‘I simply want to live a life without pain,’ says Eabha

A young biochemistry student with cerebral palsy is attempting to raise funds to buy a bionic walking device that would enable her to continue her studies and to complete subsequent laboratory work.

‘I simply want to live a life without pain,’ says Eabha

University College Cork student, Eabha Wall, has been accepted as a suitable candidate for the US ExoSym device. It was originally used by wounded soldiers. Eabha (22) requires the device for both of her legs and will need €21,000 to complete the fitting process. She spends a lot of time in a wheelchair and would like to be mobile every day.

In an interview on Cork’s Red FM, Eabha said the ExoSym would help her to cope with the constant endurance test that is walking: “The ExoSym was developed by a team in Seattle and we have nothing like them in Ireland. It is a new technology, which is a hybrid between a prosthetic and a brace. So, they are designed to redistribute how I would weight bear, which would help me walk better.”

Eabha says that she is not sure how much longer she can keep up with her studies without the assistance of the device: “In the last two years, I have definitely struggled more. This is more important, for me, now, than ever, because I am going into my final year of biochemistry.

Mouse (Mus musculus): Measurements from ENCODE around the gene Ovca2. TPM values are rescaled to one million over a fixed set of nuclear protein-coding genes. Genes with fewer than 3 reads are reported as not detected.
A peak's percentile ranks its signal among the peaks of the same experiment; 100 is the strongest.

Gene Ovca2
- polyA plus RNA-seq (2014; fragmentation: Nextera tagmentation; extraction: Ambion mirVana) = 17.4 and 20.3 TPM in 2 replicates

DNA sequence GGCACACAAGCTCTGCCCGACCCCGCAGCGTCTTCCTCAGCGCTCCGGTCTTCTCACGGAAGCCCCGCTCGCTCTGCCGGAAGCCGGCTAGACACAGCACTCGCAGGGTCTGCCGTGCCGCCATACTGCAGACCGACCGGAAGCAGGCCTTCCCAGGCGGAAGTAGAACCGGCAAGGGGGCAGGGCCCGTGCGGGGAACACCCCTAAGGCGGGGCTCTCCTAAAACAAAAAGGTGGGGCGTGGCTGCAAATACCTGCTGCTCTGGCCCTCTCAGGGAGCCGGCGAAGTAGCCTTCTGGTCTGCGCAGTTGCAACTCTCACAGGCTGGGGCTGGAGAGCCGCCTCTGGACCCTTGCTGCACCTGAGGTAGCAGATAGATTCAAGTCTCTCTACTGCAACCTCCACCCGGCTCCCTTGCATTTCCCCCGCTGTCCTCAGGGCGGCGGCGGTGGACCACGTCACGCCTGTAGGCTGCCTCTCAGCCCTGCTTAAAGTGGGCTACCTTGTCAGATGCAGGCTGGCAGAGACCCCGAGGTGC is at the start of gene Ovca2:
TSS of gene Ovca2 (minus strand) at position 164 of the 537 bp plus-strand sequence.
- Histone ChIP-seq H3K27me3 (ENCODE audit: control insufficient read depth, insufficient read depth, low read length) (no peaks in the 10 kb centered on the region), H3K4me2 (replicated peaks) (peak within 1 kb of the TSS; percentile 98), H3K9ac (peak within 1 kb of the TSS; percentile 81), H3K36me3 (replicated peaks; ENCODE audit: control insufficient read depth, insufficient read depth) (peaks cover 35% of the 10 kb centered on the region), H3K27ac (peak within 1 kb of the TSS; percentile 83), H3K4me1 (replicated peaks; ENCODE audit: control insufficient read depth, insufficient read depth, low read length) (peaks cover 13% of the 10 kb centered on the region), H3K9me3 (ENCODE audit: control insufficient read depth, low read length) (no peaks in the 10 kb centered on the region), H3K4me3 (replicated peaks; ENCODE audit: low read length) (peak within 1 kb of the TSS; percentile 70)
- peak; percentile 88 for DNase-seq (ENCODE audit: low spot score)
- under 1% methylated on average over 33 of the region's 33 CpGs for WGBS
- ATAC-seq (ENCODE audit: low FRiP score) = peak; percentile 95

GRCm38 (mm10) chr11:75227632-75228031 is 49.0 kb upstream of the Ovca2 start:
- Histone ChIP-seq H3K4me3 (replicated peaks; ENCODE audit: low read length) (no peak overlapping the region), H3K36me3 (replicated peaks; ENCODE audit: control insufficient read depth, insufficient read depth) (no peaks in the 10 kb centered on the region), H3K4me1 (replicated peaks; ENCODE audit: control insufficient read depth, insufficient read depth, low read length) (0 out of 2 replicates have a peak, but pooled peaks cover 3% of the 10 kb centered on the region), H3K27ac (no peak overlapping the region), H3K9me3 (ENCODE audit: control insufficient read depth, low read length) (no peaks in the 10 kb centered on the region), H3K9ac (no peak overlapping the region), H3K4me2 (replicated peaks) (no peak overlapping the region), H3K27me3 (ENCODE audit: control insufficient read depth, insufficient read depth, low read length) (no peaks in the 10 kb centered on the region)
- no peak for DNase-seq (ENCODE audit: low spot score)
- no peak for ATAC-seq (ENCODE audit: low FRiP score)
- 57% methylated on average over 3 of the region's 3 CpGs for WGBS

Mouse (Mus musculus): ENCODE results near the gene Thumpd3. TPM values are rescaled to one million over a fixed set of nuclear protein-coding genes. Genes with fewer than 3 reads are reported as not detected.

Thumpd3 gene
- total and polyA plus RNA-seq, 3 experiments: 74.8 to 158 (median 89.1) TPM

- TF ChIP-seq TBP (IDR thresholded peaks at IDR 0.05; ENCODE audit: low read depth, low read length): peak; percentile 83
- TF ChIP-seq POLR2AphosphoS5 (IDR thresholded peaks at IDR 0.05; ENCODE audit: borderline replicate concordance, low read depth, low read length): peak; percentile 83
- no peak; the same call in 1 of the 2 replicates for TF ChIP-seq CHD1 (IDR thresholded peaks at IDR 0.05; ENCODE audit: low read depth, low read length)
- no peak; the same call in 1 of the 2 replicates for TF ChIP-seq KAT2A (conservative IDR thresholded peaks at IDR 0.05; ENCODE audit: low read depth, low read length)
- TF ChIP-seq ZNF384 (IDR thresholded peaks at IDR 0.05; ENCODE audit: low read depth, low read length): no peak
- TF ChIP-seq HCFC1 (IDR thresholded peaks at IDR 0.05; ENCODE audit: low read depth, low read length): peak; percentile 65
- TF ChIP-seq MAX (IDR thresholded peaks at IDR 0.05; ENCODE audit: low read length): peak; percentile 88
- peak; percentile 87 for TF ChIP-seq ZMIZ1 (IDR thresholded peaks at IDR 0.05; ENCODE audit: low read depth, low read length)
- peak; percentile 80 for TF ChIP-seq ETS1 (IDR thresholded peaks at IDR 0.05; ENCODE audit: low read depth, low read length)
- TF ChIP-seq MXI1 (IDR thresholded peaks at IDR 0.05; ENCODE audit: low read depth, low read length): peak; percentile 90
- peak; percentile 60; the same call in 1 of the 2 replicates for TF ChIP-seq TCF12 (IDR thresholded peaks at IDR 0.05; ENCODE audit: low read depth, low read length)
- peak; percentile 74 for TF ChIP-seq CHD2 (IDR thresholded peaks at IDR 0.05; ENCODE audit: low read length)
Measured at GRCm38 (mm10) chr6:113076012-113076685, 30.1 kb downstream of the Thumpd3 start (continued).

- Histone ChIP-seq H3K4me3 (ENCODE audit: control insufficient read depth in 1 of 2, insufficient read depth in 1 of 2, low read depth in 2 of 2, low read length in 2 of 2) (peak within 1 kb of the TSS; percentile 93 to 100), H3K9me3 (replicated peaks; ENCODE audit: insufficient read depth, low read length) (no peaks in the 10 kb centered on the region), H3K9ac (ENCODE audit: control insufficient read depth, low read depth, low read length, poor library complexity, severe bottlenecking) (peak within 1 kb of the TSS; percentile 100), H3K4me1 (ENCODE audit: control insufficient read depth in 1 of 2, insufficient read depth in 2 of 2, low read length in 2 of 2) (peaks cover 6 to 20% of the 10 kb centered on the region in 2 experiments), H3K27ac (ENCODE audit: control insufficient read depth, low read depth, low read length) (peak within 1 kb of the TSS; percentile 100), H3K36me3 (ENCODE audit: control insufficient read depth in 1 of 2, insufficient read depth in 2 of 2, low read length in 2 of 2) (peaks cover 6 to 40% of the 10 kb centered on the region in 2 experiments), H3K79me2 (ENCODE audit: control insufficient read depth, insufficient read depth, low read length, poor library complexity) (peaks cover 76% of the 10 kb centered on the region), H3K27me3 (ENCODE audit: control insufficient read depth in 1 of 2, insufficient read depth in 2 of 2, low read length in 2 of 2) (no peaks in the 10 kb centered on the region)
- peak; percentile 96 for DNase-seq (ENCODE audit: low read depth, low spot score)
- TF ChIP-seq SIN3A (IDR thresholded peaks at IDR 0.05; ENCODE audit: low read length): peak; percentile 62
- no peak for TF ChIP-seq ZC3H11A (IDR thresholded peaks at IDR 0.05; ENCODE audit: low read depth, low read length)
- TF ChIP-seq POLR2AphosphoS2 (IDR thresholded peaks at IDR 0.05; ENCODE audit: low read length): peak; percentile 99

“I really want to go into a career in research. It has always been my plan. I want to be able to help people. For me to be able to do that, I need to be able to work in a lab. To do this, I have to be able to stand and move around a lab. This is something I can’t do. I use a wheelchair part-time and these could give me the strength and stamina I need to be able to work in a lab and to do so without pain.”

The carbon-fibre ExoSym braces consist of a plate customised to the shape of the foot and two struts leading up the back of the calf, connecting to a support holster below the knee.

As you step down, the brace redirects weight and energy away from the joints and stores it in the carbon fibre, kind of like a spring.

When the user pushes off, the energy shoots back up the struts, helping them to walk, run, or jump.

Since 2009, the device has enabled hundreds of people to regain the use of their legs while avoiding chronic pain.

The ExoSym was created by Ryan Blanck, who is based in Gig Harbor, Seattle, Washington. The cost of the device and knee section for both legs is €18,500. Eabha will also require €2,500 to travel to Seattle for the fitting. She hopes to make the journey Stateside in January, 2018.

Eabha adds that she is not hoping for miracles: “I don’t expect to run marathons. I simply want to live a life without pain, and free myself from some constraints that my disability brings. Think less Usain Bolt, more Forrest Gump.”


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